FAQ: Does Brushing Your Teeth With Baking Soda Make Them Whiter?

brushing teeth with baking soda
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When wellness is at the forefront of everyone's minds, we often hear about more natural, healthier alternatives to our day-to-day practices. One such example that's worth calling out is ditching store-bought toothpaste for a made-from-scratch version. Brushing teeth with baking soda is a buzzy practice that more and more wellness-minded individuals are getting on board with—but is baking soda an effective replacement for toothpaste? And is it safe?

To answer such questions about brushing teeth with baking soda—and to see if the DIY dental approach is worth giving a shot—we reached out to Kristy H. Bae of Miracle Smile Dentistry in Los Angeles, and she certainly had some thoughts on the subject.

"I don't recommend it," she stated with little hesitation. The top reason she listed was that it's abrasive. The granular composition of baking soda can harm the enamel. "For certain people, their enamel is very thin," explains Bae. "Brushing with baking soda will accelerate the thinning of their teeth."

Another reason Bae is not on board with replacing your store-bought toothpaste with this DIY version is that you're missing out on things like flouride—found in many toothpastes—that strengthens your enamel and protects from calories. "I think if you're looking for a more organic toothpaste, there's a store-bought option that's out there," notes Bae. You can also opt for a baking soda formulation that's much less abrasive than the real deal and made to be "more like a paste rather than a baking soda powder."

On the topic of using baking soda as a teeth whitener, Bae says there's less harm as you aren't scraping the enamel. Still, she says there are more effective alternatives. "I don't think you get the kind of results that professional or even over-the-counter whitening products would offer," explains Bae. While she says it can still help to whiten, it's not as predictable. "There are so many superior products that can whiten right now."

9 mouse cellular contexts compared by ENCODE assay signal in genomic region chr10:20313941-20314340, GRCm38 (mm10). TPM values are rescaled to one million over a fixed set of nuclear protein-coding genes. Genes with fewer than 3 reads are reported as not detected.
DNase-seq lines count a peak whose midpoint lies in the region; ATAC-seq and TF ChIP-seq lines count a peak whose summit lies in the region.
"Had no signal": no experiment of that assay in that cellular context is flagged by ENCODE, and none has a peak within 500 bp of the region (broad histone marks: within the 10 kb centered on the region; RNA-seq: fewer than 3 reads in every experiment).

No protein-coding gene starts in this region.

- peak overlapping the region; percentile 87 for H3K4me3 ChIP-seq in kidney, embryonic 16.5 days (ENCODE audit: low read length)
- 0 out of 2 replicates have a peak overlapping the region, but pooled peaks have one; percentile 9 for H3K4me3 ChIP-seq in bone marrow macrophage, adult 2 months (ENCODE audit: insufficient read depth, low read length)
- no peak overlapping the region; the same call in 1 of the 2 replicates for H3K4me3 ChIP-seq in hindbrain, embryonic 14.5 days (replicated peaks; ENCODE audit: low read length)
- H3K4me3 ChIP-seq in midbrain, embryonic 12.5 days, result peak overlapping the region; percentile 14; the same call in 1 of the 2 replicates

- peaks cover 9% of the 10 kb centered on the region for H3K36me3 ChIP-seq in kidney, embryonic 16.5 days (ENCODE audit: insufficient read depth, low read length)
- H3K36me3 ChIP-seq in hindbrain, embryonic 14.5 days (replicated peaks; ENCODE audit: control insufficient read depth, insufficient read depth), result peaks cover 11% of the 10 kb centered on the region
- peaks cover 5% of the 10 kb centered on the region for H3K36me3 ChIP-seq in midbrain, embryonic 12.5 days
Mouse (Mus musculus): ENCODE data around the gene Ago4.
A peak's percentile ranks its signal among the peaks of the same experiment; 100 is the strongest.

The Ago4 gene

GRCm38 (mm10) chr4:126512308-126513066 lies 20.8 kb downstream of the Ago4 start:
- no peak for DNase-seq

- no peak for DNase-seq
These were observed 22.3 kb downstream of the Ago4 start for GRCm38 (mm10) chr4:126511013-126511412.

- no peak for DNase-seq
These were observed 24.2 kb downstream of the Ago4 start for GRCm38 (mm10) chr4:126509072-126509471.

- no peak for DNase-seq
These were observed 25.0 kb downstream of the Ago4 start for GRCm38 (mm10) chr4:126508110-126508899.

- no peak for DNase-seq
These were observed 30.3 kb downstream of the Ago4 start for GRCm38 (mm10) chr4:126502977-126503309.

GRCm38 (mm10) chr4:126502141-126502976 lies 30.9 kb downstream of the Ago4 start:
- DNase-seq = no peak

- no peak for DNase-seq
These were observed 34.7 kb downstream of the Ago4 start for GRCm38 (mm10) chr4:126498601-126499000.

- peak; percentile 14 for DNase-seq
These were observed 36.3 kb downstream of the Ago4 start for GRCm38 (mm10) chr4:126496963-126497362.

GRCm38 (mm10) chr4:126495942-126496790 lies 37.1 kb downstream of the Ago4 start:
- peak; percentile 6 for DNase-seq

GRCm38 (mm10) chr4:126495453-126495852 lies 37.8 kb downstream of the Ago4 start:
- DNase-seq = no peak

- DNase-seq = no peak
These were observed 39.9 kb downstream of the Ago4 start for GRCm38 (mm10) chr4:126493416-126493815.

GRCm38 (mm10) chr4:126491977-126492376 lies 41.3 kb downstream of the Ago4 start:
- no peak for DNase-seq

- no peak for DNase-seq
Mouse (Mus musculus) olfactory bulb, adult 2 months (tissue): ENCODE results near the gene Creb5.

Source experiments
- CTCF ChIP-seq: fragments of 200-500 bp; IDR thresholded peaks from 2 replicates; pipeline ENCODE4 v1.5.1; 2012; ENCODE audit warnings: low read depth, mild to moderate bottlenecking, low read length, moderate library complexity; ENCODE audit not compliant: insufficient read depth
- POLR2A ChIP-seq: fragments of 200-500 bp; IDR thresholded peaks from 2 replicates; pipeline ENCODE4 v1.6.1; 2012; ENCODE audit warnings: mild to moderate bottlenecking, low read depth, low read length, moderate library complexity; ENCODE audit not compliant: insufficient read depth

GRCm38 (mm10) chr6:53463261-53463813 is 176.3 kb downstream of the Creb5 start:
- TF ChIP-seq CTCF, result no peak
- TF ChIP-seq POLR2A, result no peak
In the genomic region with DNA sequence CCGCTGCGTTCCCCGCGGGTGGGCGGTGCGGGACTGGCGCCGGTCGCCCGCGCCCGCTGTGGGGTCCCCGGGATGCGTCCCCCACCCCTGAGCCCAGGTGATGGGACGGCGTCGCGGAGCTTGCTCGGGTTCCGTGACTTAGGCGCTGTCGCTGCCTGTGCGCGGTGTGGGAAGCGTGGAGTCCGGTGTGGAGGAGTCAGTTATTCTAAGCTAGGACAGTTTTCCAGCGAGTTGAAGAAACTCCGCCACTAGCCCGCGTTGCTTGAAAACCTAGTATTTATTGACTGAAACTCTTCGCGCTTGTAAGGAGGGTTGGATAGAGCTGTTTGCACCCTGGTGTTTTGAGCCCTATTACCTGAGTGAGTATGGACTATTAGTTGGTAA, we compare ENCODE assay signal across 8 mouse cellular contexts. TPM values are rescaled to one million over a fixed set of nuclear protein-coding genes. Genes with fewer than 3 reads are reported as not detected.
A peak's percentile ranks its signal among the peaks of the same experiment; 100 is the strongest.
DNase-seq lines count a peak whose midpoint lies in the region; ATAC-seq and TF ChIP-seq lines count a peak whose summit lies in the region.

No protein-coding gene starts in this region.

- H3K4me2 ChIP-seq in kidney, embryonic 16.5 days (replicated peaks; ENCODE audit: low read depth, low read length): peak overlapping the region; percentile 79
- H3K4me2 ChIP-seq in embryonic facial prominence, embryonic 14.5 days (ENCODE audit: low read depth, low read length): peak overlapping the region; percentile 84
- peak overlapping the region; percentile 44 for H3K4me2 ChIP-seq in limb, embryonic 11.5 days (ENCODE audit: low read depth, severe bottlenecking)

Of course, other dental professionals say that baking soda can be helpful in whitening teeth, though not necessarily for use as an everyday toothpaste. When Byrdie's Maya Allen underwent a Zoom whitening procedure, experts told her one surefire way to maintain her pearly whites was "by mixing a fresh batch of Arm & Hammer baking soda powder and liquid hydrogen peroxide," to remove surface stains.

Even if you don't use pure baking soda to brush your teeth, there are a handful of products that utilize the ingredient. See more below.

baking soda toothpaste
Tom's of Maine Baking Soda Cavity Protection, Fluoride Toothpaste $6
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In addition to baking soda, Tom's toothpaste contains naturally-derived fluoride, helping to strengthen soft spots and ward off cavities, and ensuring enamel remains resistant to decay. 

AdvanceWhite toothpaste
Arm & Hammer Advance White Extreme Whitening Baking Soda & Peroxide Toothpaste $3
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The stars of Arm & Hammer's long-relied-on paste: A tartar control agent and baking soda, which is formulated to be low-abrasion (so it won't damage enamel). The paste also offers fluoride cavity protection and removes plaque thanks to an enamel-strengthening formula.

Up next: Ready to whiten your smile without any harm? Check out these expert-approved teeth-whitening techniques.

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